Treating Migraines With the Help of Botox (Video)

Migraines are considered the most common disabling brain disorder, characterized by severe headaches that hit about 20 percent of women and 10 percent of men at some point in their lives. Migraines are commonly diagnosed as chronic if they occur 15 times per month.

Botox is a widely recognized drug made from a toxin that’s used to temporarily smooth out facial wrinkles. Nearly two decades ago, a Cleveland plastic surgeon, Bahman Guyuron, M.D., observed that certain patients with cosmetic forehead/brow lifts, or with cosmetic Botox injections, experienced an easing of their migraines.

Today, Botox is recognized as an important tool in the treatment of chronic migraines, says plastic and reconstructive surgeon Miguel A. Medina III, M.D., director of microsurgery at Miami Cancer Institute. Additionally, those patients that improve with Botox therapy may be candidates for migraine surgery.

Dr. Medina explains that certain types of chronic migraine headaches can be caused by nerve compression. Surgery can release the pressure on the nerve from surrounding tissue. Botox and numbing agents are used to determine if such nerve compression is present in patients.

“Botox, because it relaxes the muscles around the nerves, seems to be a good bellwether for people who will respond to surgery,” says Dr. Medina, acknowledging the pioneering work by Dr. Guyuron, who has trained dozens of doctors across the nation on this type of surgery.

(Video: The Baptist Health South Florida News Team hears from Miguel A. Medina III, M.D., director of microsurgery at Miami Cancer Institute, on how Botox is used to help treat migraines. Video by Alcyene Almeida Rodrigues.)


Dr. Medina said Botox can play a key role in selecting a candidate for surgery. “With some migraines, there are nerves coming out from either the forehead or the back of the head, and they get caught up or under pressure for some reason. We have identified that if you treat the compression, then you can treat the migraines.”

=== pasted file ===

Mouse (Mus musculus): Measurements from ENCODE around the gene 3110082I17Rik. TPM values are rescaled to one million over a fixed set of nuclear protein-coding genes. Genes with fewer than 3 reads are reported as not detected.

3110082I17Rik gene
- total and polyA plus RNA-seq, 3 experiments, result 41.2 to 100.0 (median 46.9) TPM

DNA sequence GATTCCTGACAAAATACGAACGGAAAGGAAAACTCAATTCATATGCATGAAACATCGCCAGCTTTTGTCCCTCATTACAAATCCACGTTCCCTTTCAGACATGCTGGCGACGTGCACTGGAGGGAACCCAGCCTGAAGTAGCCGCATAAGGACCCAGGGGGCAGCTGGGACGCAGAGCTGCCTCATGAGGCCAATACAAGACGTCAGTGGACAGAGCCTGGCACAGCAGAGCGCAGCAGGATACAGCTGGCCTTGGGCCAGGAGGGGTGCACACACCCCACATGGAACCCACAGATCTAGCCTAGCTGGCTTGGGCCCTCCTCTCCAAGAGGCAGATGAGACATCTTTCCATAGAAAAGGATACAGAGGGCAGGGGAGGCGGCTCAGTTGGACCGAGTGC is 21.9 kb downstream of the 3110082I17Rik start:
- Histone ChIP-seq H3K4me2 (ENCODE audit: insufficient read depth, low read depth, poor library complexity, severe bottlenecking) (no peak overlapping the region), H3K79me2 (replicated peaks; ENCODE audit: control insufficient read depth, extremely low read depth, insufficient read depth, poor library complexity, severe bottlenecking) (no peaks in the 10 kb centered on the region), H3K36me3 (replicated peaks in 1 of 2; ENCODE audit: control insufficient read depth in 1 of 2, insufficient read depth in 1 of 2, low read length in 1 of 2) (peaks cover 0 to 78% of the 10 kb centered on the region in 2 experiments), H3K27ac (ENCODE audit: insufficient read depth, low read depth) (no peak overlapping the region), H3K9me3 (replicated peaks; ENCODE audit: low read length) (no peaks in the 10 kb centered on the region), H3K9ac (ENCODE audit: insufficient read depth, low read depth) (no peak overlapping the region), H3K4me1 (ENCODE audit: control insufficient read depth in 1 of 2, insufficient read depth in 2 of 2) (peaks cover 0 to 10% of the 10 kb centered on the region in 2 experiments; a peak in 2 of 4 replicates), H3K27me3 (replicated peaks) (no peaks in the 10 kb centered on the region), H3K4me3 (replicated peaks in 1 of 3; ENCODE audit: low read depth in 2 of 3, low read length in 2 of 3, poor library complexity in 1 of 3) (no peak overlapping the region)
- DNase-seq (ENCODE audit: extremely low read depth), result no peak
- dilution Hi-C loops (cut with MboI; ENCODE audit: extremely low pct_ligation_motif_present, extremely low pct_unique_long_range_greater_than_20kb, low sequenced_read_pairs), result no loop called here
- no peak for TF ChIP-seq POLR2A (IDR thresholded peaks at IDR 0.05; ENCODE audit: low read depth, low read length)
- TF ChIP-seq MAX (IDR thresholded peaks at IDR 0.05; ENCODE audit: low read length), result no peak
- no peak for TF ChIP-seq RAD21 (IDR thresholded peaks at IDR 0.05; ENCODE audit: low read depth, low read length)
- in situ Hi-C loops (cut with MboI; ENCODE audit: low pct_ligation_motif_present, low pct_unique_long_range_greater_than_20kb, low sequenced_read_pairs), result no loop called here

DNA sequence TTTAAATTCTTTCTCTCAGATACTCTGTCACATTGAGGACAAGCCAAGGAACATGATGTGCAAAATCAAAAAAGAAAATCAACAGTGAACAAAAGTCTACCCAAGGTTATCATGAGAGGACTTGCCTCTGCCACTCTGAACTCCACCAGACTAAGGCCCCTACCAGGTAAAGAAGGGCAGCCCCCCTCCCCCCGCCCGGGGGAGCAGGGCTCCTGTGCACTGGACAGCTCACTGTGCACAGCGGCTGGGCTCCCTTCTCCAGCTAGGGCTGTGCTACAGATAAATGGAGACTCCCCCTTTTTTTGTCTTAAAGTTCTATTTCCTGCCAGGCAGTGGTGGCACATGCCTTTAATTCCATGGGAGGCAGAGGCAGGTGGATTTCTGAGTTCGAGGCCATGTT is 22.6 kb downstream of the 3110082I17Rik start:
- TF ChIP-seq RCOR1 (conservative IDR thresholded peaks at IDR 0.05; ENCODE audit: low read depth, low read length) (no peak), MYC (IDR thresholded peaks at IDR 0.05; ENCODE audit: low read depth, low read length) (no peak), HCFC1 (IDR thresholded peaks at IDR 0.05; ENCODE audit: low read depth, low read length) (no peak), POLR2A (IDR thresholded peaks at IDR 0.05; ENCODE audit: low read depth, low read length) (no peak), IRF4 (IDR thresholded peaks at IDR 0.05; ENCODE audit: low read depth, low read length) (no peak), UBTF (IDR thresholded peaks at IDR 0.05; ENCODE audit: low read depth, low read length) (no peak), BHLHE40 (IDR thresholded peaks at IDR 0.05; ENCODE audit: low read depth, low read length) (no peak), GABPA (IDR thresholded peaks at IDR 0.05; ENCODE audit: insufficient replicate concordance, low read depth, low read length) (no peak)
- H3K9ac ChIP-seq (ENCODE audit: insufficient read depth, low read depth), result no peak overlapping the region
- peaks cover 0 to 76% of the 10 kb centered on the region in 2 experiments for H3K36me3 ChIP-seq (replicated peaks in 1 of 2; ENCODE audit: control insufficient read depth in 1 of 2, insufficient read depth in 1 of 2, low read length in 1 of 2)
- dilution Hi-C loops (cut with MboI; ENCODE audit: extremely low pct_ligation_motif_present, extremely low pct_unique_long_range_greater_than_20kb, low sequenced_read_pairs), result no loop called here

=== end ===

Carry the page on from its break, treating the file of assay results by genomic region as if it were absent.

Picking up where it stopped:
In 2010, the U.S. Food and Drug Administration (FDA) approved the use of Botox injections to treat chronic migraine headaches in adults. For treating migraines, Botox is injected around the muscle fibers that are involved in compressing the nerve. These compression sites are the cause of the sometimes debilitating pain common with these severe headaches. Botox enters the muscle and acts at the nerve-muscle junction to temporarily paralyze the muscle.

The effect wears off in a few months. But while the muscle is relaxed, it causes less compression of the nerves leading to less headaches. Migraine attacks can be accompanied by one or more of the following: visual disturbances; nausea; vomiting; dizziness; extreme sensitivity to sound, light, touch and smell; and tingling or numbness in the extremities or face.

Allan Herskowitz, M.D., a neurologist affiliated with Baptist Health South Florida, was an investigator in drug maker Allergen’s Botox trials for migraine sufferers. If his patients are unresponsive to other medications, he recommends Botox injections.

However, surgery to relieve nerve compression is more likely to provide permanent relief for those with certain chronic migraines, which can last between four and 72 hours.

“If you’re careful about the selection of the patients who have these very specific trigger points, and determine their response to Botox and their response to anesthetic blocks, you can then go there and free the nerve and release it (with surgery), and they get much better,” says Dr. Medina.

Healthcare that Cares

With internationally renowned centers of excellence, 12 hospitals, more than 27,000 employees, 4,000 physicians and 200 outpatient centers, urgent care facilities and physician practices spanning across Miami-Dade, Monroe, Broward and Palm Beach counties, Baptist Health is an anchor institution of the South Florida communities we serve.

Language Preference / Preferencia de idioma

I want to see the site in English

Continue In English

Quiero ver el sitio en Español

Continuar en español